Syed Bukhari, 39, initially used his spouse’s name in an email to the company claiming he’d suffered a fatal heart attack in Pakistan.
He then adopted a woman’s inflection to try and push the bogus claim further during a telephone conversation.
However, a voice analysis expert compared Bukhari’s speech to one of the calls supposedly made by his wife and concluded they were likely one and the same person.
Bukhari, a convicted fraudster from Withington in Manchester, currently serving more than seven years behind bars, in initially denied the scam, maintaining it had really been his wife on the phone behind his back.
But he later admitted fraud in the face of the overwhelming evidence against him and was handed a concurrent sentence of five years and 11 months.
Detective Sgt Mike Monkton, who led the investigation, said: ‘Not only did Bukhari try and fake his own death and steal hundreds of thousands of pounds from his insurer, he was also brazen enough to impersonate his partner in a bid to progress his claim.
‘If he’d been successful, he would’ve benefited up to the sum of £999,999, but thanks to the initial enquiries carried out by the insurer and their subsequent referral to IFED (the Insurance Fraud Enforcement Department), we were able to uncover the full extent of his fraudulent activity and bring him to justice.’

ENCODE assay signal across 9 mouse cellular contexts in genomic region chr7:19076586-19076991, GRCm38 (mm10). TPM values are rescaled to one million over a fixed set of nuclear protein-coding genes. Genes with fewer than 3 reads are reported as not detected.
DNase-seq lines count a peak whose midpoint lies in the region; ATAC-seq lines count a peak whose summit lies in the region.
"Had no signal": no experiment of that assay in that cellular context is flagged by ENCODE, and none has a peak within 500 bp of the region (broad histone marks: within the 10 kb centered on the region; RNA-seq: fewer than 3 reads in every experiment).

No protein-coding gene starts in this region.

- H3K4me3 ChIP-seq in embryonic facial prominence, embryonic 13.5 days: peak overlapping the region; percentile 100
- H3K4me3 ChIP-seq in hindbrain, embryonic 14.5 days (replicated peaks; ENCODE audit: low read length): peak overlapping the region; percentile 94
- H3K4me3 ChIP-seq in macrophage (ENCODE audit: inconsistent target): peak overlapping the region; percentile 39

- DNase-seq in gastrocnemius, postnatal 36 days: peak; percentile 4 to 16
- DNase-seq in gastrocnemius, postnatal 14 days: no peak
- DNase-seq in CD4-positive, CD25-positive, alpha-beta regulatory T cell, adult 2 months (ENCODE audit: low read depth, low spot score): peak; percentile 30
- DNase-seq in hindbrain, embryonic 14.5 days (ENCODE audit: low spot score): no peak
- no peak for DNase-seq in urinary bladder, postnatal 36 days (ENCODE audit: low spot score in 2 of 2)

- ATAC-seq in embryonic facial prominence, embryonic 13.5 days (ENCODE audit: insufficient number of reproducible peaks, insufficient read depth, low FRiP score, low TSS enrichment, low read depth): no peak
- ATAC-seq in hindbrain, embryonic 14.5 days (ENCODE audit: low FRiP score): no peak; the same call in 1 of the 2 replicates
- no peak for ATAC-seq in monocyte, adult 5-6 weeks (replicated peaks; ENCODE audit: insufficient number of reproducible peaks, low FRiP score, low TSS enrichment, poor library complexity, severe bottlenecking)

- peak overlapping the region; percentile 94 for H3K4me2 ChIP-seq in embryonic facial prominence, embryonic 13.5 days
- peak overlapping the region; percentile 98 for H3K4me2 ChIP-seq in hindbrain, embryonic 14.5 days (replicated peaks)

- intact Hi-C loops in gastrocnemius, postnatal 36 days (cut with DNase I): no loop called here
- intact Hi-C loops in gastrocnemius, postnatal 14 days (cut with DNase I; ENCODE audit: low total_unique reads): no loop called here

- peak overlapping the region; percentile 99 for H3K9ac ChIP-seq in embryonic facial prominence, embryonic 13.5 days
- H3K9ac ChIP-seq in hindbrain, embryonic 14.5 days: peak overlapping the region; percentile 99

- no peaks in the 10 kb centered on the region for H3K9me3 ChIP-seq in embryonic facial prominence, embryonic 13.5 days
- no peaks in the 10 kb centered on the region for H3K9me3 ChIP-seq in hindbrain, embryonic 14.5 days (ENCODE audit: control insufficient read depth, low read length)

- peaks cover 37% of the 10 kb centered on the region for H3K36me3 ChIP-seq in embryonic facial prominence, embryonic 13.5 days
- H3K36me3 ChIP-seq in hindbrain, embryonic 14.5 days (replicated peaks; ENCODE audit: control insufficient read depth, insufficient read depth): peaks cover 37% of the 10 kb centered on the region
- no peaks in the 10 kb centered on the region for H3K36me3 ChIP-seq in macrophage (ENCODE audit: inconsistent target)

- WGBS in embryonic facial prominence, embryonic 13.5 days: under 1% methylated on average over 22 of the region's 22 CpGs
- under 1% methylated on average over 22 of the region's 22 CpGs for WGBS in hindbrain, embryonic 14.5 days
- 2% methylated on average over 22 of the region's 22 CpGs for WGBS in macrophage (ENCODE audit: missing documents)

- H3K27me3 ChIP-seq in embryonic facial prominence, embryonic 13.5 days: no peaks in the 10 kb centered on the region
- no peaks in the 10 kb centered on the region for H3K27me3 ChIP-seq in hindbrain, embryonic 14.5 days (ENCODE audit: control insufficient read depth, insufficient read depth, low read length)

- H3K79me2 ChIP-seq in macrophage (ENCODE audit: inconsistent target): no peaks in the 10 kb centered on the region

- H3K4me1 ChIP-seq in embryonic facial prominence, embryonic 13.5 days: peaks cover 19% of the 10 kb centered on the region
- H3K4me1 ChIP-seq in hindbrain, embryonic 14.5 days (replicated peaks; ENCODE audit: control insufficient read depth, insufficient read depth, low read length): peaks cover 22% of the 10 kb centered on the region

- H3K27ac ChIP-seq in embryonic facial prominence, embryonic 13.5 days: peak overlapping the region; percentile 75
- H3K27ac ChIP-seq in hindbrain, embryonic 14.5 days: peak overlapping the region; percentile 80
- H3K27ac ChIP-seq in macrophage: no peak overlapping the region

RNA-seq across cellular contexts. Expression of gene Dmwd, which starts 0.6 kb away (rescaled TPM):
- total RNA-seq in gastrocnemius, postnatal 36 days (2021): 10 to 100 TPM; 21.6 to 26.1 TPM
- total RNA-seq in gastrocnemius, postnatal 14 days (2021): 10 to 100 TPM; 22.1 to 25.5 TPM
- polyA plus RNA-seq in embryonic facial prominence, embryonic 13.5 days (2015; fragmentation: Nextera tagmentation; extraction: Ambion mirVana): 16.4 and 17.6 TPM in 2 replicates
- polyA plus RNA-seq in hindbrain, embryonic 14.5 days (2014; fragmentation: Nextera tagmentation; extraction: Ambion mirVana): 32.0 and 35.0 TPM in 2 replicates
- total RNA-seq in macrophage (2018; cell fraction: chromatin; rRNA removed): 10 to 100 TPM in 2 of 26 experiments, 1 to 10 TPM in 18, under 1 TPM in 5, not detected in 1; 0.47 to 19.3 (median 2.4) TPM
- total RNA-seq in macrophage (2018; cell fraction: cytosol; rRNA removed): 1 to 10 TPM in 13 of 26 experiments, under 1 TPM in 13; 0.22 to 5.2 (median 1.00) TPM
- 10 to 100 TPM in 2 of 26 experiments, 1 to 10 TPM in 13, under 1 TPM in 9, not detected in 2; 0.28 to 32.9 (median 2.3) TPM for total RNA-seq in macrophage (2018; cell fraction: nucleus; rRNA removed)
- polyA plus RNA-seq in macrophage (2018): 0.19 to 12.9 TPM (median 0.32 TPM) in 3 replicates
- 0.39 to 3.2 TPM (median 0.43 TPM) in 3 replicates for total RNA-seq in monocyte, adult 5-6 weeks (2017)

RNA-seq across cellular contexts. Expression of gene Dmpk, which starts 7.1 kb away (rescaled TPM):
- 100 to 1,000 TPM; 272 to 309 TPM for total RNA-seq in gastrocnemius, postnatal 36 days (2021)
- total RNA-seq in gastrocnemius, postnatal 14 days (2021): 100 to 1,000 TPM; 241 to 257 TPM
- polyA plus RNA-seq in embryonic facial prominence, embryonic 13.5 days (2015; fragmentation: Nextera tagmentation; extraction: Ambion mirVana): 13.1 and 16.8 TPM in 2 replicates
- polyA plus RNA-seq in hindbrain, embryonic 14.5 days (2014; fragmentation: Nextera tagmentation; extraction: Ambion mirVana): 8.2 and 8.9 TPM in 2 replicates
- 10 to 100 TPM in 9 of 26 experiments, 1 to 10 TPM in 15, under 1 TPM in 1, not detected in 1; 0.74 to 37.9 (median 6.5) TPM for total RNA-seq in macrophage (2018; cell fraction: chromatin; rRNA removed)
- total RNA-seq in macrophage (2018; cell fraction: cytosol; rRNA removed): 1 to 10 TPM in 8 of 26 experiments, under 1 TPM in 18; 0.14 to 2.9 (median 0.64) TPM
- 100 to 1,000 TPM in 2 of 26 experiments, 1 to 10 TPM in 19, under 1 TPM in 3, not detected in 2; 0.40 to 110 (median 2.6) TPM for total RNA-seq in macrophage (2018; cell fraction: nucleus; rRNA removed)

IFED enquiries also revealed that Bukhari submitted fake documents to try and substantiate his claim, including a medical certificate of cause of death, a death registration certificate, and a trust document.
Similarly to the phone calls with his insurance company, there were several discrepancies with these documents and when IFED tested the medical certificate for fingerprints, three were identified as belonging to him.
The insurer also instructed an independent claims investigation company to carry out further checks in Pakistan, based on the documents that had been provided by Bukhari.
They also found no record of a burial having occurred at the cemetery named on the death certificate and no details of the death in the offices where it was supposedly recorded.
Bukhari was jailed in 2018 after conning an elderly couple suffering from dementia out of their home and life savings before getting a hair transplant on luxury spending spree.
He blew tens of thousands of pounds buying Rolex watches, jewellery, designer clothes, and phones and made six trips to Pakistan and Dubai, travelling first class.
On one occasion he spent £11,000 on a stay at a Dubai hotel.
Senior officers branded him ‘a callous, deeply manipulative and heartless liar’ as he was jailed for that crime.
There are two types of people who will tell you that you cannot make a difference in this world: those who are afraid to try and those who are afraid you will succeed.